A Georgia high school football coach is in hot water after organizing a baptism service on the field last month. A YouTube video of the service garnered national media attention and has led to questions about the event’s constitutionality.
On Aug. 17, Andy Szatkowski, the Villa Rica High School defensive coordinator, and 18 players were baptized before practice in a plastic tub-turned-baptismal-pool placed on the school’s football field. First Baptist Church Villa Rica’s senior pastor, Kevin Williams, helped orchestrate the event.
The church posted a video of the baptisms on its YouTube page with the caption, “Take a look and see how God is STILL in our schools!” according to WXIA-TV, the NBC news affiliate in Atlanta. A clip of the video shown on its Sept. 1 broadcast shows dozens of onlookers clapping and cheering as the students come up out of the water one by one.
The church removed the video on Sept. 2 after the story went viral.
Annie Gaylor, co-president of Freedom From Religion Foundation (FFRF), told WXIA-TV she thought the mass baptism was a misuse of the coach’s authority to promote his “personal religious agenda.”
“Starting this video out, they call it a step of obedience, and then the camera pans to the students,” Gaylor said. “It’s forcing them to undergo a religious ritual to be accepted on a team. How are they going to cross their coach? They have no choice. It’s proselytizing, it’s coercive, and it’s not legal in our schools.”
FFRF sent a letter to the school district requesting an investigation into the matter and demanding the district ensure there are “no further religious events “to avoid being sued.
But in a 20-minute interview posted by WXIA-TV, Williams offered a different explanation. The pastor explained that Szatkowski and several of the players came forward to make first-time professions of faith at a communitywide church service called “Gridiron Day” on Aug. 9. When Williams followed up with Szatkowski about getting baptized as a public proclamation of his newfound faith, Szatkowski asked if they could do the baptism on the football field due to his love of the game. Williams said he agreed—as long as they “followed the rules.”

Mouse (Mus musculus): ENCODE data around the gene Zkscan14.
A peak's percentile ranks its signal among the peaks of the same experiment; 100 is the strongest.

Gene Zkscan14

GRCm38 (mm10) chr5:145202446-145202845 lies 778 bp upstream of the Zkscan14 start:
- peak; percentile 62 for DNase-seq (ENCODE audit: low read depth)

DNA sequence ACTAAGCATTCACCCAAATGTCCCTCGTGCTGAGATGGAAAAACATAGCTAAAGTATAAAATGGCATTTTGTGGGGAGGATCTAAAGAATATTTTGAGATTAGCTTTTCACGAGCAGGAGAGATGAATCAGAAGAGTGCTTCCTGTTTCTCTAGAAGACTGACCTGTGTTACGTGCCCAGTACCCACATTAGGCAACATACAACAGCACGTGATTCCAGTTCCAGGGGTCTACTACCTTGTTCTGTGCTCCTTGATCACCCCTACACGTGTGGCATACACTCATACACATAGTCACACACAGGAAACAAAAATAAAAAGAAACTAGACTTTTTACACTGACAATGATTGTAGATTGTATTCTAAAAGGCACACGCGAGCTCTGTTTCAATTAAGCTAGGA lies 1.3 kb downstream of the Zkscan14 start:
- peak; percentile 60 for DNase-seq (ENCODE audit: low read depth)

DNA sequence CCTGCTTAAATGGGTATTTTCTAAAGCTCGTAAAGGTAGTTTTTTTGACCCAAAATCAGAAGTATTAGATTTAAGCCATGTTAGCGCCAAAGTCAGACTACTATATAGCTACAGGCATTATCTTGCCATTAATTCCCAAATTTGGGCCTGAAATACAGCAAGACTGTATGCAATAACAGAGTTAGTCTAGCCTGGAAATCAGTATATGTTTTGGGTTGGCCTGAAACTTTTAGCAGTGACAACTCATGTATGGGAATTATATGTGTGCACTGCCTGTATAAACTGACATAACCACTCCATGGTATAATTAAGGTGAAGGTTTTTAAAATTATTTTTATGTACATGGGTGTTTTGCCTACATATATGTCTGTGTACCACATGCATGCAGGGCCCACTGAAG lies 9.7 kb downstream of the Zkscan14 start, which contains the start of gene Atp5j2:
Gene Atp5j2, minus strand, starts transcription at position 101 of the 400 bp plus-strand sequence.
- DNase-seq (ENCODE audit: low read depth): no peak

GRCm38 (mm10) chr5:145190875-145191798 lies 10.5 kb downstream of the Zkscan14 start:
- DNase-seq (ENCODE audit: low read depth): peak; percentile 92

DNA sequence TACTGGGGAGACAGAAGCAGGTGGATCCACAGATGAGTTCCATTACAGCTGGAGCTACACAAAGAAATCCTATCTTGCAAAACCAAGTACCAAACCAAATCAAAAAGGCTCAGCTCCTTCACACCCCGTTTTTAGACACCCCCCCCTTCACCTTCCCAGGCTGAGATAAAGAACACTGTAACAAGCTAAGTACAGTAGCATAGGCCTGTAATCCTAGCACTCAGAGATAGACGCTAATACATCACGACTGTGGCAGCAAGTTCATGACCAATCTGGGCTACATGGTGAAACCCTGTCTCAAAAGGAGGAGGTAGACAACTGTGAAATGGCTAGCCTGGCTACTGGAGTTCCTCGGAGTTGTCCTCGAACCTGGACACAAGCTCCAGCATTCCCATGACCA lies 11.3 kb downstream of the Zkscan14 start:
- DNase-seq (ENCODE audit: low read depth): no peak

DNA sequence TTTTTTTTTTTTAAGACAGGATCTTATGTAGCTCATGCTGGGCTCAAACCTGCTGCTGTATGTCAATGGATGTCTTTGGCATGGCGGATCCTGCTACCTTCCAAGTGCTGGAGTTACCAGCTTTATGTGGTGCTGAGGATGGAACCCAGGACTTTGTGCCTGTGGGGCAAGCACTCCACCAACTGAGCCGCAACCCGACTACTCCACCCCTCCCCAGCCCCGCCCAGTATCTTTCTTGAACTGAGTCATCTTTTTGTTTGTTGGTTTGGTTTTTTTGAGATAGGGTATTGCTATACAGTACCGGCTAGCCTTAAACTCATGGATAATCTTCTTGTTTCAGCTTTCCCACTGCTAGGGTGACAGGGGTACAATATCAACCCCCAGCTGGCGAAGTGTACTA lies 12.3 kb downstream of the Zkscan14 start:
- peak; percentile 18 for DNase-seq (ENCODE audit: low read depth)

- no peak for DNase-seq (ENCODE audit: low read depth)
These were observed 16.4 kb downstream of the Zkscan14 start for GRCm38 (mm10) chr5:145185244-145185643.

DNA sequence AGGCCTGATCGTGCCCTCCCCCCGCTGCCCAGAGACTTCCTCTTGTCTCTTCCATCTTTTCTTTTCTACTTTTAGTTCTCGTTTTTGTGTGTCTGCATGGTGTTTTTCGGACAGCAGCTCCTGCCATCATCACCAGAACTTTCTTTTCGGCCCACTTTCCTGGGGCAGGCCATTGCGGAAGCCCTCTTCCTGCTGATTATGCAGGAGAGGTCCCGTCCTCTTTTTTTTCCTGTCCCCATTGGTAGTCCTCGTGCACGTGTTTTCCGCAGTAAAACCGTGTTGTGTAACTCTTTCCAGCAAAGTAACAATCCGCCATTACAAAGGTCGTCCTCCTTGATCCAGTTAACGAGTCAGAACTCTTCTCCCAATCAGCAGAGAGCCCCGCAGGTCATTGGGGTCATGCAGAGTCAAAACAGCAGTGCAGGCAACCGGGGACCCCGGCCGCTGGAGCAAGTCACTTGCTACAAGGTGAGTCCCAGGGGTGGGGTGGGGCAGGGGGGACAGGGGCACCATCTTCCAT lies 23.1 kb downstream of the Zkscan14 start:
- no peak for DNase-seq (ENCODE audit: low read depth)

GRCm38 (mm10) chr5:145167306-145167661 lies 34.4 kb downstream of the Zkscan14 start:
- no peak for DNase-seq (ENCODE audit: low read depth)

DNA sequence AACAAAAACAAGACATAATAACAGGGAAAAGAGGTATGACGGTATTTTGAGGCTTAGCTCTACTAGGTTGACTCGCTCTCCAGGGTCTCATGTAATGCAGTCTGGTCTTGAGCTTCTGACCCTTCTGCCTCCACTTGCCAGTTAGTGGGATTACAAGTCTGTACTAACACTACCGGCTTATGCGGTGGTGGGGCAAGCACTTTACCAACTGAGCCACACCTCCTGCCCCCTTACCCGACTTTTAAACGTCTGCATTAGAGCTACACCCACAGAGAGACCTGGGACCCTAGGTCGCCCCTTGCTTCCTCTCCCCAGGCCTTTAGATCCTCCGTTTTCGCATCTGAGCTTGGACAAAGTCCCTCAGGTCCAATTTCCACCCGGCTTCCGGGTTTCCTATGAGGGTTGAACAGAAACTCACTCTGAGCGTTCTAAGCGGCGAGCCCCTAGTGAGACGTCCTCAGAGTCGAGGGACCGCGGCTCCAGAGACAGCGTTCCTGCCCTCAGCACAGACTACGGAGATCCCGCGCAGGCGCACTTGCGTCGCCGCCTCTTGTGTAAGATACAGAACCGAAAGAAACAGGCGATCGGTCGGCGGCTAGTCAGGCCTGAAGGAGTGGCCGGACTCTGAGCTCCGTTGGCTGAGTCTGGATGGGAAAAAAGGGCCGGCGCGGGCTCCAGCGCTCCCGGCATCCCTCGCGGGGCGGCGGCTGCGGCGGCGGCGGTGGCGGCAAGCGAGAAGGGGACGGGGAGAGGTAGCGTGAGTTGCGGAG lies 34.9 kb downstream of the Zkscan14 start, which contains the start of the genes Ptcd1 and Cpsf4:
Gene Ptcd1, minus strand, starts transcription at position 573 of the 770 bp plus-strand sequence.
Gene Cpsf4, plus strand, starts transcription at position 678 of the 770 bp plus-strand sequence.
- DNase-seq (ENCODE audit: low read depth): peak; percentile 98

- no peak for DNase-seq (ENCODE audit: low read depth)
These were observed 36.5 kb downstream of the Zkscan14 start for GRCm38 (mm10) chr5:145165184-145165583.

“[It was] after school, totally voluntary, not during practice, [and] independent,” Williams said on the video. “[We] didn’t advertise. Some players came; some didn’t. Some were playing on the field, some in the locker room, some in the weight room. Nobody had to be there. … We thought we were following the guidelines.”
Williams said they weren’t trying to make any statements, and if he could do it all over again, he would ask permission from the school board first. And if they said no, he would be “obliged not to do it.”
“I think there’s a bigger story that a lot of the news media is missing,” Williams said. “In that baptism, if you see the video, there’s African-American kids, there’s white kids, there’s Hispanic kids. And they’re all jumping up and embracing each other and everybody’s clapping and applauding. This is exciting! … The community has been through some tough times.”
Villa Rica is a small city 30 miles west of Atlanta. The 20,000-member community has seen several student deaths in the last three years: one football player and two middle-schoolers committed suicide, one student died from an asthma attack, and another drowned, Williams said, adding the baptism represents much needed “good stuff.” In addition, he said the hope of Christ is helping heal racial tension in the area.
“It’s a good thing to see different cultural backgrounds all standing together, hugging, crying. A band of brothers,” Williams said. “It’s unified them in a special way. That’s been the best thing to come out of it.”
— by Sarah Padbury